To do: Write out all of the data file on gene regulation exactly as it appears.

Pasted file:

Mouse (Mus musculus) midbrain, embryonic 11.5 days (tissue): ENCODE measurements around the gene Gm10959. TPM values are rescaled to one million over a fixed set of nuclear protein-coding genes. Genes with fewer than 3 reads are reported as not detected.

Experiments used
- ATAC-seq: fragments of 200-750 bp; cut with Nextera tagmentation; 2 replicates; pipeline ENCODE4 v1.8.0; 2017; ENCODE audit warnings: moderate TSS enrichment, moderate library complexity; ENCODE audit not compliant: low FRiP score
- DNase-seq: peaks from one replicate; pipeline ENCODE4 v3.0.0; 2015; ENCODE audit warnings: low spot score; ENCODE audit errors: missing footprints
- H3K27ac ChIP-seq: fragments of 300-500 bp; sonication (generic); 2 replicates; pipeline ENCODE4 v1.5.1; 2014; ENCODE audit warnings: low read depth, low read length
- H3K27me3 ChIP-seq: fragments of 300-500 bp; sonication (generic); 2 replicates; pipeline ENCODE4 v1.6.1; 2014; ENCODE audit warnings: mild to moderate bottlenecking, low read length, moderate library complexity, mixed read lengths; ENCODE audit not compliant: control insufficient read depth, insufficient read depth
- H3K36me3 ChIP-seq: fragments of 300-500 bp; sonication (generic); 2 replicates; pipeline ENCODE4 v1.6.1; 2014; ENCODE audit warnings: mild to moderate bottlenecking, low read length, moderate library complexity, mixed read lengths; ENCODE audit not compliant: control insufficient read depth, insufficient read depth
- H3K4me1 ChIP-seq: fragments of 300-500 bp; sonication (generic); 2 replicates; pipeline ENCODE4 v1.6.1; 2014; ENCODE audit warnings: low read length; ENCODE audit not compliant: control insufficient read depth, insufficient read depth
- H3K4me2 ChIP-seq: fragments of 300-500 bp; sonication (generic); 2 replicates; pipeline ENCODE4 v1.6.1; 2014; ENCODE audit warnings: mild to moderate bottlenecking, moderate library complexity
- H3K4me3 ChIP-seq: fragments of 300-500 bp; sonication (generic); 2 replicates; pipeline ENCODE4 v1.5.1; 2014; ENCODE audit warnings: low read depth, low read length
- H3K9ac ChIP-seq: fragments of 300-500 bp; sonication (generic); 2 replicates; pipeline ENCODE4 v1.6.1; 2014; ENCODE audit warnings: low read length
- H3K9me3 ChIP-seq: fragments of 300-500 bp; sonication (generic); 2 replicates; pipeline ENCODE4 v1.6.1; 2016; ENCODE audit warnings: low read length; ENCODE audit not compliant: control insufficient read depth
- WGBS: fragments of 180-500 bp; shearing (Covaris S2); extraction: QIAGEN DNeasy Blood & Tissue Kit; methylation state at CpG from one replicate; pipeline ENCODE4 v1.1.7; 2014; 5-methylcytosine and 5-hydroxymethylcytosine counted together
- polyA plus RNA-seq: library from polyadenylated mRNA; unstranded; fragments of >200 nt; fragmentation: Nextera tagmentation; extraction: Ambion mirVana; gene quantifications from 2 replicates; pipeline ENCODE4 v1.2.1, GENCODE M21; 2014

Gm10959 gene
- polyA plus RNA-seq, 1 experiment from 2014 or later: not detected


Mouse (Mus musculus) midbrain, embryonic 11.5 days (tissue): ENCODE measurements around the gene Gm10959. TPM values are rescaled to one million over a fixed set of nuclear protein-coding genes. Genes with fewer than 3 reads are reported as not detected.

Experiments used
- ATAC-seq: fragments of 200-750 bp; cut with Nextera tagmentation; 2 replicates; pipeline ENCODE4 v1.8.0; 2017; ENCODE audit warnings: moderate TSS enrichment, moderate library complexity; ENCODE audit not compliant: low FRiP score
- DNase-seq: peaks from one replicate; pipeline ENCODE4 v3.0.0; 2015; ENCODE audit warnings: low spot score; ENCODE audit errors: missing footprints
- H3K27ac ChIP-seq: fragments of 300-500 bp; sonication (generic); 2 replicates; pipeline ENCODE4 v1.5.1; 2014; ENCODE audit warnings: low read depth, low read length
- H3K27me3 ChIP-seq: fragments of 300-500 bp; sonication (generic); 2 replicates; pipeline ENCODE4 v1.6.1; 2014; ENCODE audit warnings: mild to moderate bottlenecking, low read length, moderate library complexity, mixed read lengths; ENCODE audit not compliant: control insufficient read depth, insufficient read depth
- H3K36me3 ChIP-seq: fragments of 300-500 bp; sonication (generic); 2 replicates; pipeline ENCODE4 v1.6.1; 2014; ENCODE audit warnings: mild to moderate bottlenecking, low read length, moderate library complexity, mixed read lengths; ENCODE audit not compliant: control insufficient read depth, insufficient read depth
- H3K4me1 ChIP-seq: fragments of 300-500 bp; sonication (generic); 2 replicates; pipeline ENCODE4 v1.6.1; 2014; ENCODE audit warnings: low read length; ENCODE audit not compliant: control insufficient read depth, insufficient read depth
- H3K4me2 ChIP-seq: fragments of 300-500 bp; sonication (generic); 2 replicates; pipeline ENCODE4 v1.6.1; 2014; ENCODE audit warnings: mild to moderate bottlenecking, moderate library complexity
- H3K4me3 ChIP-seq: fragments of 300-500 bp; sonication (generic); 2 replicates; pipeline ENCODE4 v1.5.1; 2014; ENCODE audit warnings: low read depth, low read length
- H3K9ac ChIP-seq: fragments of 300-500 bp; sonication (generic); 2 replicates; pipeline ENCODE4 v1.6.1; 2014; ENCODE audit warnings: low read length
- H3K9me3 ChIP-seq: fragments of 300-500 bp; sonication (generic); 2 replicates; pipeline ENCODE4 v1.6.1; 2016; ENCODE audit warnings: low read length; ENCODE audit not compliant: control insufficient read depth
- WGBS: fragments of 180-500 bp; shearing (Covaris S2); extraction: QIAGEN DNeasy Blood & Tissue Kit; methylation state at CpG from one replicate; pipeline ENCODE4 v1.1.7; 2014; 5-methylcytosine and 5-hydroxymethylcytosine counted together
- polyA plus RNA-seq: library from polyadenylated mRNA; unstranded; fragments of >200 nt; fragmentation: Nextera tagmentation; extraction: Ambion mirVana; gene quantifications from 2 replicates; pipeline ENCODE4 v1.2.1, GENCODE M21; 2014

Gm10959 gene
- polyA plus RNA-seq, 1 experiment from 2014 or later: not detected